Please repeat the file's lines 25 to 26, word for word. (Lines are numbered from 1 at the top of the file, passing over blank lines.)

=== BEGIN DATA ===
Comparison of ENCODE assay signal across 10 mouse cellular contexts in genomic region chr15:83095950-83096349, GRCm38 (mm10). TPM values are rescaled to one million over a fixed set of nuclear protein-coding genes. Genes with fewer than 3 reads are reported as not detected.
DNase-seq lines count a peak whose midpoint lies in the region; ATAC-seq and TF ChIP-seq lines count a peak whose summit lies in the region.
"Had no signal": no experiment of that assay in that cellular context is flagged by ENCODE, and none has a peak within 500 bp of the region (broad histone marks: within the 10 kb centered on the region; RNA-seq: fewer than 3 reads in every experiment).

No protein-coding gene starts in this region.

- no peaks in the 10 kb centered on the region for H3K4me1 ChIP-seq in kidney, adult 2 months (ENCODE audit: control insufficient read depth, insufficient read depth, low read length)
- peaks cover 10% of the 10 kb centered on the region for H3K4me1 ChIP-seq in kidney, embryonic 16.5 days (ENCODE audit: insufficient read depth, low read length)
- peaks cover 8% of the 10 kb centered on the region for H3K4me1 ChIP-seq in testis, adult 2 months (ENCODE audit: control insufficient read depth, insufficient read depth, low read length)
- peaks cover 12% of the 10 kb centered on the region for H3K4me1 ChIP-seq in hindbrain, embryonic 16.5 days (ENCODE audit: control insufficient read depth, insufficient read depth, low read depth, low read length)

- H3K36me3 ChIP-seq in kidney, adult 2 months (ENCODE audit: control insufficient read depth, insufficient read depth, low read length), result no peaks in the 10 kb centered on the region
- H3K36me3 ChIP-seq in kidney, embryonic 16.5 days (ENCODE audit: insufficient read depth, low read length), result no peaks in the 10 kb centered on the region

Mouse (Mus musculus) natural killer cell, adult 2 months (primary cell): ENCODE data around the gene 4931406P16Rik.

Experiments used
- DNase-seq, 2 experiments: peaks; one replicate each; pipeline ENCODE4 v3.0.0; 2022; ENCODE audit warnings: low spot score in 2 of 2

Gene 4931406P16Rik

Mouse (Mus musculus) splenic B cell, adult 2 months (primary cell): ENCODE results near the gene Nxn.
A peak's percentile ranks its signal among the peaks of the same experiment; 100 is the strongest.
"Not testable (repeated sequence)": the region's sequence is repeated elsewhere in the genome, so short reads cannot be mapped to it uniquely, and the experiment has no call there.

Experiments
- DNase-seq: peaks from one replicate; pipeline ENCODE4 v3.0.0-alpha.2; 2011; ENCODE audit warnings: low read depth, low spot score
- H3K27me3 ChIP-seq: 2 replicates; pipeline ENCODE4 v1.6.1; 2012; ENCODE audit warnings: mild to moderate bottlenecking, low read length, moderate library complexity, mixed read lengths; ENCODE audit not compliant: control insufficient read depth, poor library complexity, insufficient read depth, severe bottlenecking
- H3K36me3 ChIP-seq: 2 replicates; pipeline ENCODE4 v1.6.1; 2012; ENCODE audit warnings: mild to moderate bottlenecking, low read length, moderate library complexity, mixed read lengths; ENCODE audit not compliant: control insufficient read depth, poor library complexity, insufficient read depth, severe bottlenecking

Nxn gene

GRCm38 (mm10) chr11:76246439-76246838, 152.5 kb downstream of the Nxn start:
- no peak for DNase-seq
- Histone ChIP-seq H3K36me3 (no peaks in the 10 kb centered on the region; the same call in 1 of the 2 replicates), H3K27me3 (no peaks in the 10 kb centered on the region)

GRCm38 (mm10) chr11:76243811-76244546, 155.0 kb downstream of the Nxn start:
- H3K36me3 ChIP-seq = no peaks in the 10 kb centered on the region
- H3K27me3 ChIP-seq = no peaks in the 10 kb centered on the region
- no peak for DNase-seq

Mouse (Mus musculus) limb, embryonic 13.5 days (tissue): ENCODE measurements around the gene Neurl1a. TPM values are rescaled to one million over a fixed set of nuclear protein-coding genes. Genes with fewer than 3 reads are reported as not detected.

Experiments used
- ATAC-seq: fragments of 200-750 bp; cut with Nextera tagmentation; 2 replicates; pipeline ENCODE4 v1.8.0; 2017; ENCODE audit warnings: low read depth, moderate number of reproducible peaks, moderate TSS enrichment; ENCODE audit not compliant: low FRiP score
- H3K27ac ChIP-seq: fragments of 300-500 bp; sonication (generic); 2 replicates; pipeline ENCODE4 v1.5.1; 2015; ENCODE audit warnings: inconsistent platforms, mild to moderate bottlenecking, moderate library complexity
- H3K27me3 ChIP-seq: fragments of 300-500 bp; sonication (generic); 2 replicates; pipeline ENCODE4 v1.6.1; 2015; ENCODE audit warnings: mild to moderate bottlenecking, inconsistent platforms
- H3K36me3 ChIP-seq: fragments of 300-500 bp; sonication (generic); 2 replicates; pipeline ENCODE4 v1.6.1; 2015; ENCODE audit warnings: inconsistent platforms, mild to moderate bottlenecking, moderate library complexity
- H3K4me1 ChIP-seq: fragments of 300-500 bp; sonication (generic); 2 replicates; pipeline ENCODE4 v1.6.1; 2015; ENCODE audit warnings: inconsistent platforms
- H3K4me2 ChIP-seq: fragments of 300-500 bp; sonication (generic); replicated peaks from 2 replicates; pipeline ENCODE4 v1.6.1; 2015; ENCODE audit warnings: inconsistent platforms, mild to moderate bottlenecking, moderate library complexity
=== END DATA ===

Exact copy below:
- Histone ChIP-seq H3K36me3 (no peaks in the 10 kb centered on the region; the same call in 1 of the 2 replicates), H3K27me3 (no peaks in the 10 kb centered on the region)

GRCm38 (mm10) chr11:76243811-76244546, 155.0 kb downstream of the Nxn start: